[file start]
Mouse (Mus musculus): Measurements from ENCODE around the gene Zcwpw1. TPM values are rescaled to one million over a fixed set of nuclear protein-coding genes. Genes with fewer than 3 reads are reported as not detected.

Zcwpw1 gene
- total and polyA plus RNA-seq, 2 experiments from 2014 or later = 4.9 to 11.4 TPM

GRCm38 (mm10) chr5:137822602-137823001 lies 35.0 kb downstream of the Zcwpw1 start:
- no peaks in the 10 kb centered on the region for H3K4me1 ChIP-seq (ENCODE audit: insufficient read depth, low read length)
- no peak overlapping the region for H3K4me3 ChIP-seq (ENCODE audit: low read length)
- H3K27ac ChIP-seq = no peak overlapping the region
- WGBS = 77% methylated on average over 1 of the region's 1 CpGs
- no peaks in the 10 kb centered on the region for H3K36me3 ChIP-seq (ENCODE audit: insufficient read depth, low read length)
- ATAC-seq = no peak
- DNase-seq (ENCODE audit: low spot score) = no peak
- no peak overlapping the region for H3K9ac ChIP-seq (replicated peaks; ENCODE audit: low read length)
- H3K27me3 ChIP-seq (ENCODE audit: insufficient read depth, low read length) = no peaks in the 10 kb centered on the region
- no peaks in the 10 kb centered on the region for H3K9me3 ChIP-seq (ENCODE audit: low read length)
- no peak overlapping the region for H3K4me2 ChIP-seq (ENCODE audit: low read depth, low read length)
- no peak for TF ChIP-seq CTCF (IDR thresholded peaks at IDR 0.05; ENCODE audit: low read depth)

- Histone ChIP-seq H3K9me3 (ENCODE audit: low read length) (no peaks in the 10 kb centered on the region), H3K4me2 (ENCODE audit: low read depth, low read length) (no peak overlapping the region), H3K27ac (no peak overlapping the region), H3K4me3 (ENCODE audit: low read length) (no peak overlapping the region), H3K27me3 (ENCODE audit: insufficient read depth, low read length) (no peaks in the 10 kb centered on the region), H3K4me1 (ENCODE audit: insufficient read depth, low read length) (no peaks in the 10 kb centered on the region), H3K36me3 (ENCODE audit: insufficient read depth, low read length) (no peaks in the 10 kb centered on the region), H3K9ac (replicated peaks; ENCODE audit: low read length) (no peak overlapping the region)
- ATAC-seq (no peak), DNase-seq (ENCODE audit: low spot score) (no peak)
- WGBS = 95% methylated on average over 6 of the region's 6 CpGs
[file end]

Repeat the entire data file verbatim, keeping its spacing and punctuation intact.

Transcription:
Mouse (Mus musculus): Measurements from ENCODE around the gene Zcwpw1. TPM values are rescaled to one million over a fixed set of nuclear protein-coding genes. Genes with fewer than 3 reads are reported as not detected.

Zcwpw1 gene
- total and polyA plus RNA-seq, 2 experiments from 2014 or later = 4.9 to 11.4 TPM

GRCm38 (mm10) chr5:137822602-137823001 lies 35.0 kb downstream of the Zcwpw1 start:
- no peaks in the 10 kb centered on the region for H3K4me1 ChIP-seq (ENCODE audit: insufficient read depth, low read length)
- no peak overlapping the region for H3K4me3 ChIP-seq (ENCODE audit: low read length)
- H3K27ac ChIP-seq = no peak overlapping the region
- WGBS = 77% methylated on average over 1 of the region's 1 CpGs
- no peaks in the 10 kb centered on the region for H3K36me3 ChIP-seq (ENCODE audit: insufficient read depth, low read length)
- ATAC-seq = no peak
- DNase-seq (ENCODE audit: low spot score) = no peak
- no peak overlapping the region for H3K9ac ChIP-seq (replicated peaks; ENCODE audit: low read length)
- H3K27me3 ChIP-seq (ENCODE audit: insufficient read depth, low read length) = no peaks in the 10 kb centered on the region
- no peaks in the 10 kb centered on the region for H3K9me3 ChIP-seq (ENCODE audit: low read length)
- no peak overlapping the region for H3K4me2 ChIP-seq (ENCODE audit: low read depth, low read length)
- no peak for TF ChIP-seq CTCF (IDR thresholded peaks at IDR 0.05; ENCODE audit: low read depth)

- Histone ChIP-seq H3K9me3 (ENCODE audit: low read length) (no peaks in the 10 kb centered on the region), H3K4me2 (ENCODE audit: low read depth, low read length) (no peak overlapping the region), H3K27ac (no peak overlapping the region), H3K4me3 (ENCODE audit: low read length) (no peak overlapping the region), H3K27me3 (ENCODE audit: insufficient read depth, low read length) (no peaks in the 10 kb centered on the region), H3K4me1 (ENCODE audit: insufficient read depth, low read length) (no peaks in the 10 kb centered on the region), H3K36me3 (ENCODE audit: insufficient read depth, low read length) (no peaks in the 10 kb centered on the region), H3K9ac (replicated peaks; ENCODE audit: low read length) (no peak overlapping the region)
- ATAC-seq (no peak), DNase-seq (ENCODE audit: low spot score) (no peak)
- WGBS = 95% methylated on average over 6 of the region's 6 CpGs